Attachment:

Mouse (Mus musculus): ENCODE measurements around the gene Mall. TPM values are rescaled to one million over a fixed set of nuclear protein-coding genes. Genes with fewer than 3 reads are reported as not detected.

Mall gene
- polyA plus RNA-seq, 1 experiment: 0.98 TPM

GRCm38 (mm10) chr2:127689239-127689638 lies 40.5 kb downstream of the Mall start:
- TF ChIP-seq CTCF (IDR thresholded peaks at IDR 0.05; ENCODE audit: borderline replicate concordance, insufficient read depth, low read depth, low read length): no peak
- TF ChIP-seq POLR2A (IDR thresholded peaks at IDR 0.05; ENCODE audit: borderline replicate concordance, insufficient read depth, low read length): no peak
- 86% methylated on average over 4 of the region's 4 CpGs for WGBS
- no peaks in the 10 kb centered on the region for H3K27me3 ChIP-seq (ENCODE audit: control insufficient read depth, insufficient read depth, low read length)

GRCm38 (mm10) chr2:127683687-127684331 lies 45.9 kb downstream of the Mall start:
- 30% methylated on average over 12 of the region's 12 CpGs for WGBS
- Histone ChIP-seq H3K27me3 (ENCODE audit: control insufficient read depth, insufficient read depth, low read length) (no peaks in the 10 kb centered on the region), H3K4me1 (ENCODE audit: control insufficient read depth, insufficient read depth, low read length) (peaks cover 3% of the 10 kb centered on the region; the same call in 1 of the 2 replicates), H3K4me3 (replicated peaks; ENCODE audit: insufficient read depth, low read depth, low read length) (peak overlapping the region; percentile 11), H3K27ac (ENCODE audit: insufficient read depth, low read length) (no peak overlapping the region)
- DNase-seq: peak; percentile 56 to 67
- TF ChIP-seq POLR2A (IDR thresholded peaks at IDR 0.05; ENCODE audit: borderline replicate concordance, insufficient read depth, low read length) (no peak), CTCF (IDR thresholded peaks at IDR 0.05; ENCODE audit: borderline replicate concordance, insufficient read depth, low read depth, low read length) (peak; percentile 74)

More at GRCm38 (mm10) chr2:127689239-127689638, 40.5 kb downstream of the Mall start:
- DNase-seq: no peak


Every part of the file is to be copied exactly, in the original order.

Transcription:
Mouse (Mus musculus): ENCODE measurements around the gene Mall. TPM values are rescaled to one million over a fixed set of nuclear protein-coding genes. Genes with fewer than 3 reads are reported as not detected.

Mall gene
- polyA plus RNA-seq, 1 experiment: 0.98 TPM

GRCm38 (mm10) chr2:127689239-127689638 lies 40.5 kb downstream of the Mall start:
- TF ChIP-seq CTCF (IDR thresholded peaks at IDR 0.05; ENCODE audit: borderline replicate concordance, insufficient read depth, low read depth, low read length): no peak
- TF ChIP-seq POLR2A (IDR thresholded peaks at IDR 0.05; ENCODE audit: borderline replicate concordance, insufficient read depth, low read length): no peak
- 86% methylated on average over 4 of the region's 4 CpGs for WGBS
- no peaks in the 10 kb centered on the region for H3K27me3 ChIP-seq (ENCODE audit: control insufficient read depth, insufficient read depth, low read length)

GRCm38 (mm10) chr2:127683687-127684331 lies 45.9 kb downstream of the Mall start:
- 30% methylated on average over 12 of the region's 12 CpGs for WGBS
- Histone ChIP-seq H3K27me3 (ENCODE audit: control insufficient read depth, insufficient read depth, low read length) (no peaks in the 10 kb centered on the region), H3K4me1 (ENCODE audit: control insufficient read depth, insufficient read depth, low read length) (peaks cover 3% of the 10 kb centered on the region; the same call in 1 of the 2 replicates), H3K4me3 (replicated peaks; ENCODE audit: insufficient read depth, low read depth, low read length) (peak overlapping the region; percentile 11), H3K27ac (ENCODE audit: insufficient read depth, low read length) (no peak overlapping the region)
- DNase-seq: peak; percentile 56 to 67
- TF ChIP-seq POLR2A (IDR thresholded peaks at IDR 0.05; ENCODE audit: borderline replicate concordance, insufficient read depth, low read length) (no peak), CTCF (IDR thresholded peaks at IDR 0.05; ENCODE audit: borderline replicate concordance, insufficient read depth, low read depth, low read length) (peak; percentile 74)

More at GRCm38 (mm10) chr2:127689239-127689638, 40.5 kb downstream of the Mall start:
- DNase-seq: no peak